Mackerel is the common denomination for any of the 48 species of fish that have a pointy head, a wide body that takes the shape of a spindle after the bilobate tail.
They are 48 species of market importance, both for its fresh and canned consumption. It’s an oily fish that can be used for many different dishes. It’s important in all harbors, in the Cantabrian ones it’s fished with hook and line, with a red string as a lure. It’s also fished with encircling nets. Hook fished mackerels are usually more appreciated and expensive than net fished ones. The fishing season is approximately from January to April or May, with its stronger month being March.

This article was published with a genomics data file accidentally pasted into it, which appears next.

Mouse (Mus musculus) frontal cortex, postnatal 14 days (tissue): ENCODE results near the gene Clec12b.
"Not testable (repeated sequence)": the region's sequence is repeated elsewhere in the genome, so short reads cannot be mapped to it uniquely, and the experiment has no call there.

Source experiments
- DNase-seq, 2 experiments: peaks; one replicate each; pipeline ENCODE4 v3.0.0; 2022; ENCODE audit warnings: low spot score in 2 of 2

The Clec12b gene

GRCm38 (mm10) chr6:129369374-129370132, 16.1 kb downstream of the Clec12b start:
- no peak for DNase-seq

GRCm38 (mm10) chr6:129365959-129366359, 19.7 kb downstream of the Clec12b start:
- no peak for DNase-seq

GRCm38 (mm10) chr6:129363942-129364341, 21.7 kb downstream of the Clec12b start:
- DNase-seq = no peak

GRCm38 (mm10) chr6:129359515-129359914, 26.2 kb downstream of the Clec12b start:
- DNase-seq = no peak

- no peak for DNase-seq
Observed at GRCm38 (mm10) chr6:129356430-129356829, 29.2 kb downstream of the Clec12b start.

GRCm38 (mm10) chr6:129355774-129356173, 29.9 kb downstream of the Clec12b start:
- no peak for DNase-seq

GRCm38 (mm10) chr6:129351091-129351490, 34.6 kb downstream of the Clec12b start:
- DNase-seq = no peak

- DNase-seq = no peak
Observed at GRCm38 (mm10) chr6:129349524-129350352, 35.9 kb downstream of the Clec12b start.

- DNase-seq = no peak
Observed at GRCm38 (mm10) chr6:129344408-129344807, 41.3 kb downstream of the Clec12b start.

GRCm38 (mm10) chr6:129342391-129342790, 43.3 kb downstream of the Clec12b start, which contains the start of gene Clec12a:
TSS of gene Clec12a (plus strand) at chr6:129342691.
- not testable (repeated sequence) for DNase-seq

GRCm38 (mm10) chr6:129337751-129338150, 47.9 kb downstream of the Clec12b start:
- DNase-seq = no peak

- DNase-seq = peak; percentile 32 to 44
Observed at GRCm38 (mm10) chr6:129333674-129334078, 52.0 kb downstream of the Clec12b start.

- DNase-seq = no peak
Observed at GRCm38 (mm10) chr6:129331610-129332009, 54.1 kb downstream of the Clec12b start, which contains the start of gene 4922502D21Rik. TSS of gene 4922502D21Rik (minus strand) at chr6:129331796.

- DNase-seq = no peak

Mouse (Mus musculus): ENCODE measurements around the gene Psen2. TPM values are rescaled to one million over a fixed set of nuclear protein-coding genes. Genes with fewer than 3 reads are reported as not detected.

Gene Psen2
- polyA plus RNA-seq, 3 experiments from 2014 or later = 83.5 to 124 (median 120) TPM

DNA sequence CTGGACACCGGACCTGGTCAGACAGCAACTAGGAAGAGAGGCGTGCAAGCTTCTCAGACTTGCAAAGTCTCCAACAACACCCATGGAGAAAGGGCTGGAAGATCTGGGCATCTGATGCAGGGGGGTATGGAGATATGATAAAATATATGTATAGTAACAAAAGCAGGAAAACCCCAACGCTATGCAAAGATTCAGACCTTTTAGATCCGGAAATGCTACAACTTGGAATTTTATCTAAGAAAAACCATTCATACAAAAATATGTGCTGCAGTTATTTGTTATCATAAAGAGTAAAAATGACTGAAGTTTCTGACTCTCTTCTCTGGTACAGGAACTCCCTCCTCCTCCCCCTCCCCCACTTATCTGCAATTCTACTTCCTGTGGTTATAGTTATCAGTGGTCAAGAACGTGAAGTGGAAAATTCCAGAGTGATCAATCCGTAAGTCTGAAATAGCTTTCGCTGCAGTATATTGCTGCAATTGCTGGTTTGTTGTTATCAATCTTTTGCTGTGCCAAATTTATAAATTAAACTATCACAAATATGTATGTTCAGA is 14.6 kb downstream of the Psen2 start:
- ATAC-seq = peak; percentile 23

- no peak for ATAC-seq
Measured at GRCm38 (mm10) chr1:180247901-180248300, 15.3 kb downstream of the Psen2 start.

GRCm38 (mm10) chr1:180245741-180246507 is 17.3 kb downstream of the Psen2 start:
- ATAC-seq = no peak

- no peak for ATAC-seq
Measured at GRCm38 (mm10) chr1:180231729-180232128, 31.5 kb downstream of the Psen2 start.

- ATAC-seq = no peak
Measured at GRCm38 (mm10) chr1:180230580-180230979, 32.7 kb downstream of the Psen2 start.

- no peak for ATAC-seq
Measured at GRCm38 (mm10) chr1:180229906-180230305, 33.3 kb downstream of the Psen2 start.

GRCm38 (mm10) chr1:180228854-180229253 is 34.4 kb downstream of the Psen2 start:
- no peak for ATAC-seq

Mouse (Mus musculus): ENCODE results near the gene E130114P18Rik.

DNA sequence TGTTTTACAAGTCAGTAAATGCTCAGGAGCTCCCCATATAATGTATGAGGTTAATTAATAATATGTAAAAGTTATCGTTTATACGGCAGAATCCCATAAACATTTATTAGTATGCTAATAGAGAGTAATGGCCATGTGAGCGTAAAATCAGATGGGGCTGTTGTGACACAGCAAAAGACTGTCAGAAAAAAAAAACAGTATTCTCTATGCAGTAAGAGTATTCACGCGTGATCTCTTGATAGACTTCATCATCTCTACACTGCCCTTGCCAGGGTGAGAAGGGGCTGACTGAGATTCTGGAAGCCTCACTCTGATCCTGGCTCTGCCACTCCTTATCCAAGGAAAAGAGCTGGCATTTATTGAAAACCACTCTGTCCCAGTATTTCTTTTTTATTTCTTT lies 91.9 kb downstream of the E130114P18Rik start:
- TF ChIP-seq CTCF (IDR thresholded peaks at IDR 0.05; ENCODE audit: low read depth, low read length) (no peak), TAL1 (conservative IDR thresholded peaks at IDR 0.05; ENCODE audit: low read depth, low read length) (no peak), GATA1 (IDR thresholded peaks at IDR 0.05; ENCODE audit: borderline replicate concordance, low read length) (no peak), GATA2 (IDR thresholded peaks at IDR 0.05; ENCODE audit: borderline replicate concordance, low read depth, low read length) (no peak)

Its side is green with dark stripes and its belly is silver with small scales all over its body. They are 50 cm long maximum and each fish usually weighs around 0,5kg. Behind the dorsal and anal fins it has smaller ones named finlets. They usually live in big schools near the surface and they feed on small fishes and crustaceans. The breeding season is at the end of spring and start of summer, the eggs float on the water surface.
The Atlantic mackerel is very similar and sometimes they are mistaken. They have the same shape and characteristics; it’s a bit darker with the black stripes a bit more regularly placed.
The mackerel distribution spreads all over the Atlantic, Cantabrian, Mediterranean and Black sea.
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